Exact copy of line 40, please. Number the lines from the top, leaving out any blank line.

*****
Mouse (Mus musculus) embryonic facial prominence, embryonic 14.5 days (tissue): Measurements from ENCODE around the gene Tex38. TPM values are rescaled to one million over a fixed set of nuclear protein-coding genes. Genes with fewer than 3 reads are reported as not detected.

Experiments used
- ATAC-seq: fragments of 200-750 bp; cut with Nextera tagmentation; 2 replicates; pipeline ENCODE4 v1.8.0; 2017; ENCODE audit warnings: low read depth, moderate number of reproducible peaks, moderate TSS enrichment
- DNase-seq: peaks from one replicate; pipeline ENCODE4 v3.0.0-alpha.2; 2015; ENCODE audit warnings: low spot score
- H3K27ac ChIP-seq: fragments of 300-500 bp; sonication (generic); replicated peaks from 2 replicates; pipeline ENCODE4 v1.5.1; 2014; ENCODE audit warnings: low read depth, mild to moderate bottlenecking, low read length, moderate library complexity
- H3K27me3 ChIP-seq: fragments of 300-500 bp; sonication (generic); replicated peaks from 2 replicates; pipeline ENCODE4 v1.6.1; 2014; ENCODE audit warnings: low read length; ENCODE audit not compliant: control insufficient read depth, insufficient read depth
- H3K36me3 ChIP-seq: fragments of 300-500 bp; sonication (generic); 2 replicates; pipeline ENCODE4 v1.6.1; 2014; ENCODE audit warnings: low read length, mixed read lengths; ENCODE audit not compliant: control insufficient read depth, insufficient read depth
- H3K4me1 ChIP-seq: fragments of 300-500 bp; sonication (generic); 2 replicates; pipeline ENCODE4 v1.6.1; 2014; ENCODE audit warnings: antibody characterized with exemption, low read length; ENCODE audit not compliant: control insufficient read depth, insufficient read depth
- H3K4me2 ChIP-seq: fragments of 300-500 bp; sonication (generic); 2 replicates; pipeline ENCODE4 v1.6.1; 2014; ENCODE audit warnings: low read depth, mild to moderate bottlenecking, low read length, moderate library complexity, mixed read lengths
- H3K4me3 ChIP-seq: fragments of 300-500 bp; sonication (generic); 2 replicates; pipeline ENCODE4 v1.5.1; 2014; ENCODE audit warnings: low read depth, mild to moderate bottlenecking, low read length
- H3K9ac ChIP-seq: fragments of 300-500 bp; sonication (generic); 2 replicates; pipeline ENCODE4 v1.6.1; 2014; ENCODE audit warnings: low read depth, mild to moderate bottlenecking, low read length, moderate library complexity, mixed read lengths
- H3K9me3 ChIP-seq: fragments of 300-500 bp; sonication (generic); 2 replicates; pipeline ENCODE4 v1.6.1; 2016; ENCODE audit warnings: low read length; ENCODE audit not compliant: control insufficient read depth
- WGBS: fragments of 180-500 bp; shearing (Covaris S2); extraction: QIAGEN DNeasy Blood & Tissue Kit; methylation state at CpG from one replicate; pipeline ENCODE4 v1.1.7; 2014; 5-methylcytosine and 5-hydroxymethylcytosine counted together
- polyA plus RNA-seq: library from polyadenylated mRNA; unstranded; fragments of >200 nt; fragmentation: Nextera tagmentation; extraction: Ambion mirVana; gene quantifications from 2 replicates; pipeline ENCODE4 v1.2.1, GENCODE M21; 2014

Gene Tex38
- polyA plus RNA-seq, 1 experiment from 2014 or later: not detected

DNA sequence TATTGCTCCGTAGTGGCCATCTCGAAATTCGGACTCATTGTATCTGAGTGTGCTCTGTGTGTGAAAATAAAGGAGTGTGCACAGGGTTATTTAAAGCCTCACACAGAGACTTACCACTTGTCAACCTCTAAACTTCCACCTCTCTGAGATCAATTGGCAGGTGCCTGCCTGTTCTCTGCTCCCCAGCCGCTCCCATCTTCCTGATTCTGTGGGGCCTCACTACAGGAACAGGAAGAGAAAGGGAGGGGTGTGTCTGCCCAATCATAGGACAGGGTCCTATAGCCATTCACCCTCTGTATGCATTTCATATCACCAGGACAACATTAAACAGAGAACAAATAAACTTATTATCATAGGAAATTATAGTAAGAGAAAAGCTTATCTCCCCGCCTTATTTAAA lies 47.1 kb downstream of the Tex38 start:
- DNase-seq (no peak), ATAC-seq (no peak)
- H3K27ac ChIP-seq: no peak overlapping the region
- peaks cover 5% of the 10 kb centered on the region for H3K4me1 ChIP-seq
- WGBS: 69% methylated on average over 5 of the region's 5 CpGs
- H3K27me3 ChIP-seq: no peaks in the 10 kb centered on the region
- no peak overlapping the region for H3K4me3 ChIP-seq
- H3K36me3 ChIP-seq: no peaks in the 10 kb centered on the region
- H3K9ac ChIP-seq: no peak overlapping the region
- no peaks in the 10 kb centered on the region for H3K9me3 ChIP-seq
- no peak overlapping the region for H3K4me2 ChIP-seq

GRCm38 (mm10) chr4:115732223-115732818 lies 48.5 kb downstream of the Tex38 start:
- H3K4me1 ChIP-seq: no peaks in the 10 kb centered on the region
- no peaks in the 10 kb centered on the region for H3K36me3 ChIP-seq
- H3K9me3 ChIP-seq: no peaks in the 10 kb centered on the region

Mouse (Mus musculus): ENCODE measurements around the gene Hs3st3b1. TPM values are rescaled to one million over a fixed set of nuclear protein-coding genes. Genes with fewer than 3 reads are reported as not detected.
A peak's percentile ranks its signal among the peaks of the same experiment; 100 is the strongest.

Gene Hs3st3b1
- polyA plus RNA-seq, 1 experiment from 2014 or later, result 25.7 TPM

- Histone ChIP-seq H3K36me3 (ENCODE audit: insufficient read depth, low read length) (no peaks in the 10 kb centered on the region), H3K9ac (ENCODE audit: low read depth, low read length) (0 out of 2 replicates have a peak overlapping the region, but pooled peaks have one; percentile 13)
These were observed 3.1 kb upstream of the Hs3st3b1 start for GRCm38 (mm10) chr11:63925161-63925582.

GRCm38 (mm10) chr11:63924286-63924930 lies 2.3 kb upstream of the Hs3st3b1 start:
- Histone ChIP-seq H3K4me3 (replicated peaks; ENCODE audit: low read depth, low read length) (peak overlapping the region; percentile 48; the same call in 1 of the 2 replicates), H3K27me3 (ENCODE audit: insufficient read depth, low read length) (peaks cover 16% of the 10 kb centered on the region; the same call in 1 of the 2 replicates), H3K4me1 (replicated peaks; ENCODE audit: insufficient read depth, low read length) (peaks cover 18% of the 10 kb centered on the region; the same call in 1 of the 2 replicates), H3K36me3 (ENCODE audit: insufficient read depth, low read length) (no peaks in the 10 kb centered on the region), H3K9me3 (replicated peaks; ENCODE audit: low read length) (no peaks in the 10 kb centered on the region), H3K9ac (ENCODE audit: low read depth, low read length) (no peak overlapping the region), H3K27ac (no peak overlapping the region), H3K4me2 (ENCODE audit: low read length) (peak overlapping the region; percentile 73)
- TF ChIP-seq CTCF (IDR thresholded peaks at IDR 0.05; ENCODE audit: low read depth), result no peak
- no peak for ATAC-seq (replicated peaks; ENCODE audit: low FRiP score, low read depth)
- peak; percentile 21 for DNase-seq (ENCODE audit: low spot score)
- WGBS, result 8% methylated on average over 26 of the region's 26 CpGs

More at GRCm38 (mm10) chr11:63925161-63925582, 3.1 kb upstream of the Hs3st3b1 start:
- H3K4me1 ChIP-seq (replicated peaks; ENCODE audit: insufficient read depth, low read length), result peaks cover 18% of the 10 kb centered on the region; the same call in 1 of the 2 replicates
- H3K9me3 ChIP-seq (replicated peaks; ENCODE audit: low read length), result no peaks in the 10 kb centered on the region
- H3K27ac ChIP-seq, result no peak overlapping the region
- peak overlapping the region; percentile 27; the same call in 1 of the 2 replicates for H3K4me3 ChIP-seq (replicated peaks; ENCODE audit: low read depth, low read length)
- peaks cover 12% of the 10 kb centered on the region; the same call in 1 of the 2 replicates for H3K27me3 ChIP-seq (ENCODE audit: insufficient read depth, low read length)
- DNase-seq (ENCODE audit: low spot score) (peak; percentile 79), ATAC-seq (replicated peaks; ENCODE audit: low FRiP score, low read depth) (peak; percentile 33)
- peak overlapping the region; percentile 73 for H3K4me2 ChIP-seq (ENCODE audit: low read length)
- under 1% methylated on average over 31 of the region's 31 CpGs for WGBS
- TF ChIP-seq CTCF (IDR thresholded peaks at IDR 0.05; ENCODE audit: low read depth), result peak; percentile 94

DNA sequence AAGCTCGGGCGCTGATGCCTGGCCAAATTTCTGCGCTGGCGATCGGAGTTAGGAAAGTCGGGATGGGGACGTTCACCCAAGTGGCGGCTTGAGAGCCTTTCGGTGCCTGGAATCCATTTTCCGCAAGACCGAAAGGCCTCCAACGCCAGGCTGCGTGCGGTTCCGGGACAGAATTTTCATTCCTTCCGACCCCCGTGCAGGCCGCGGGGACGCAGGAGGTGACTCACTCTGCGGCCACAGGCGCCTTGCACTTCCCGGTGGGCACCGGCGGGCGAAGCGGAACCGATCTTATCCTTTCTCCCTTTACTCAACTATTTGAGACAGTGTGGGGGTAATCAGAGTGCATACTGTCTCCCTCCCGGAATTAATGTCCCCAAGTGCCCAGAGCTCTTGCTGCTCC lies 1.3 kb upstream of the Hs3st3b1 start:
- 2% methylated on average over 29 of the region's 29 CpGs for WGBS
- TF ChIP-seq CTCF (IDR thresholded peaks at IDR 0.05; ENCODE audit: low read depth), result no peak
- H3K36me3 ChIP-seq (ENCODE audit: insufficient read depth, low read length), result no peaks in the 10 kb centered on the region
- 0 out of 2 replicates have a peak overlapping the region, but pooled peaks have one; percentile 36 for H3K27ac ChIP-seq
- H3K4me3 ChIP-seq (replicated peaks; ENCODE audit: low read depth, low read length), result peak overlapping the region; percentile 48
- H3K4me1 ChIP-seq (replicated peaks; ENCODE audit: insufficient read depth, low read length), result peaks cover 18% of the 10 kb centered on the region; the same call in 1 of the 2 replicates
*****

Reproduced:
- TF ChIP-seq CTCF (IDR thresholded peaks at IDR 0.05; ENCODE audit: low read depth), result no peak